So do I. And so did I. And being a smart guy, I made it so.
Oh, didn’t I come to regret that decision. See, if you make screen your login shell (via /etc/passwd or some other mechanism) lots of things stop working. Like rsync. Like ssh’ing with a command, rather than for a shell.
Sure, you get a shared screen environment across *all* your logins. ( Honest, it’s cool. Open up two different ssh sessions and type in one. It’s echo’d to both. Spiffy. ) But now lots of tools have stopped working, and you just can’t deal with it.
With a heavy heart, you set your shell back to bash. (Yes, bash. You zsh guys can go now. Go on. )
Wait! Don’t give up. For I, along with the miraculous powers of the interwebs, have a solution.
Muck with your .bashrc file. Now, I see the lightbulb. ”I can just replace my .bashrc contents with `screen -R`!! Yay!!!’ No. Bad user. Bad bad user. Naughty things will happen. Like a screen loop. Just think it through.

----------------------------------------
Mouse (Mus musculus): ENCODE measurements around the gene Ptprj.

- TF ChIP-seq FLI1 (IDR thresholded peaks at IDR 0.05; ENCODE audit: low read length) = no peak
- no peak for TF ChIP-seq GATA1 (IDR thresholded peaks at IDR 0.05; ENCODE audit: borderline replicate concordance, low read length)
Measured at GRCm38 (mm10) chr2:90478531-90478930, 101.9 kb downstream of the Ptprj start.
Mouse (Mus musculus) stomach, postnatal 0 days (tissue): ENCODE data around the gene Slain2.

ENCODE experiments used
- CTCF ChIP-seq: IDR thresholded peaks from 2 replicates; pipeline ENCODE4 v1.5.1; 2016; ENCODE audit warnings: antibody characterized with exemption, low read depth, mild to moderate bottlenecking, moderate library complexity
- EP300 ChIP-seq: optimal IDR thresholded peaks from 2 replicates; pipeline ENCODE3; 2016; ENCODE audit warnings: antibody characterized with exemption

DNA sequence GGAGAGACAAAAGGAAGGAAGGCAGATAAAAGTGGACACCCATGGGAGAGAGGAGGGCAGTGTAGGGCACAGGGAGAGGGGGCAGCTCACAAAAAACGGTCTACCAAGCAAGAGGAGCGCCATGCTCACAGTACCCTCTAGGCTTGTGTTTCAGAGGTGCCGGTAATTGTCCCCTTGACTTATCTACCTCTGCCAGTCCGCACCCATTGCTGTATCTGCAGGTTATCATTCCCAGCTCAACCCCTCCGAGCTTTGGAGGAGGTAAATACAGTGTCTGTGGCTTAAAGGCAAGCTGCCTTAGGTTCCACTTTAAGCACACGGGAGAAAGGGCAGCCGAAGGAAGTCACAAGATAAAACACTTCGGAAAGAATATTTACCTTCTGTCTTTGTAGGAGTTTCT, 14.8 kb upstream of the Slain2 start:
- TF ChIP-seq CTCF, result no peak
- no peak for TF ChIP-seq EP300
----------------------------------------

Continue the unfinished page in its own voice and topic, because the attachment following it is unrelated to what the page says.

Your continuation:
But happily, there’s an easy solution.
See, the extra shell variable only kicks the screen process into life once, then the 2nd time ‘round it executes the rest of your .bashrc file. Oh, make sure this is real near the top.
Win! Screen goodness that doesn’t break all your servery tools!!!
What’s screen, you ask? Hey, why didn’t you ask before we started? Honestly. Anyways, it’s a “terminal multiplexer.” Just go here and read about it.